But, this natural caution is exactly what might prevent the scenario in the viral video. It's also what might encourage the parent to continue staying by the child's side throughout early childhood, preventing abuse of all kinds and being the child's advocate.

Interestingly, this favored attachment tends to dissipate around age 7/8, at the end of the early childhood stage and at a time when the child is better able to verbalize issues along with making more complex critical thinking decisions.

So, while the fights rage on, with each side trying to dismiss the other as wrong...I'd like to give some food for thought. Children ages 6 and under who remain attached to responsive primary caregivers are children who develop a natural sense of self, of belonging, of basic boundaries.

Ways to sustain natural boundaries in children

1. Validate feelings. When a child expresses feelings, especially negative emotions such as fear and anger, acknowledge them. For references, check out this post and this post.

2. Respect your child's no. Although you must still be the firm and guiding parent, take care to repect your child's heartfelt no as often as possible, especially in areas such as personal expression and bodily autonomy. See more here.

3. Model healthy boundaries. If you are struggling to overcome empath difficulties, or have childhood abuse scripts, work on them to provide healthier role modeling for your children. Allow your children to see healthy relationships and to see how you set down boundaries with other people.

4. Develop healthy social skills. Instead of breaking down natural boundaries, spend time every day developing healthy social skills that emphasize personal property, bodily autonomy, emotional respect, and other healthy behaviors. Just the other day, to use an example, I watched a 3-4 year old boy happily sucking on his lollipop at the playground. Another tot about the same size ran up to him and wrestled the lollipop away, then ran off to eat it. The mom of the original boy, instead of working through the altercation, told her little boy to stop crying, and that it was ok, and she was too meek to do anything! That little boy learned a rough lesson, one that would probably continue to shape him for the rest of his life. This ties into #3: work through your boundary difficulties so that you can help your children!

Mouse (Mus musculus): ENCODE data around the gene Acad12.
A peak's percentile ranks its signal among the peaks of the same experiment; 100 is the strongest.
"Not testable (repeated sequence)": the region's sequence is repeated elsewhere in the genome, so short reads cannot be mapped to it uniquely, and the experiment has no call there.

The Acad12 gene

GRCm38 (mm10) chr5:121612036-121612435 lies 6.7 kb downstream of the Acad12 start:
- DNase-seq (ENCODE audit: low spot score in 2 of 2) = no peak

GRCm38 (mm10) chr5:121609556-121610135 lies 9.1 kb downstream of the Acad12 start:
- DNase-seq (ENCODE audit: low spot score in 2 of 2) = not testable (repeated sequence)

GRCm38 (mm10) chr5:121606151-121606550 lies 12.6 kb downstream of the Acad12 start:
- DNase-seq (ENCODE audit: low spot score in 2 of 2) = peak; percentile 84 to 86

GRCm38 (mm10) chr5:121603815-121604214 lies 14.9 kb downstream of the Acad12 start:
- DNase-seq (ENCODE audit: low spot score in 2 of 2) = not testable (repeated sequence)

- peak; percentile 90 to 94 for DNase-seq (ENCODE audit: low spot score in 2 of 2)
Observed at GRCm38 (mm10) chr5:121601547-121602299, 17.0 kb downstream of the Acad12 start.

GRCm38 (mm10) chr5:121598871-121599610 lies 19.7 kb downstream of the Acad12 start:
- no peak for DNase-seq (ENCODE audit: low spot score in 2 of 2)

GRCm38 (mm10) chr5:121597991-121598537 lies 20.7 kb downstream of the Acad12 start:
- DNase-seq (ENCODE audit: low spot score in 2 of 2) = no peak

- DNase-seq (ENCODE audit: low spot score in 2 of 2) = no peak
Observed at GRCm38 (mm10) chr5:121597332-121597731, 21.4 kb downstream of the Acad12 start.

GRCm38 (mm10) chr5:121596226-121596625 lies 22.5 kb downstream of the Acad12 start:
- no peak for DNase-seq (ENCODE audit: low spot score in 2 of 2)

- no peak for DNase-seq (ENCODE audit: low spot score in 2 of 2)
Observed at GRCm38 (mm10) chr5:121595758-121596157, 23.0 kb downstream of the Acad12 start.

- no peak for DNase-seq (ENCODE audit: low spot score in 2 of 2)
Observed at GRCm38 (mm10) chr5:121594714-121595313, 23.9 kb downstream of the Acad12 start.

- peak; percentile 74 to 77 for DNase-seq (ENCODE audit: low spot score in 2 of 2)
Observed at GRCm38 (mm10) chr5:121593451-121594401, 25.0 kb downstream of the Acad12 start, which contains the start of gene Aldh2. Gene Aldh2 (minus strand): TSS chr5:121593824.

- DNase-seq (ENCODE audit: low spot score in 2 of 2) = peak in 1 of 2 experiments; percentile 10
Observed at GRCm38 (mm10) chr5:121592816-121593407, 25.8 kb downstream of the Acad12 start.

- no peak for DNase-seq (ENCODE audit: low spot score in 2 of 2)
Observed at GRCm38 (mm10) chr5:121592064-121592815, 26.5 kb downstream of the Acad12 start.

5. When your child cannot protect her boundaries, step in to protect them for her. This is what parenting is all about right here. When someone is invading her personal space and she is scared speechless, say something. When someone is making your son uncomfortable and he is unsure what to do, step in and offer options. With your voice, your posture, and your parenting rules, you set the tone for others and you affirm your child.

6. And FFS! Please stop forcing children to be held by someone, touched by someone, or to even stand by someone when they are uncomfortable and even scared. Steamrolling over a child's natural boundaries for a photo or to please another person sends a clear message to the child: his needs don't matter. To then try to teach him to pay attention to his instincts and to stay away from a stranger is a fruitless endeavor.

One person is missing here, because she doesn't like
characters. Is it really worth the pain and behavior modeling
just to get a photo of your child next to a scary looking character?

Learn more about grooming here:

For those who are moving away from the anxiety/fear path of stranger danger, I highly recommend Gavin DeBecker's book. He blows up a lot of myths and encourages parents to return to their original instincts and boundaries:

View the original video behind the controversy here:

No comments:

Post a Comment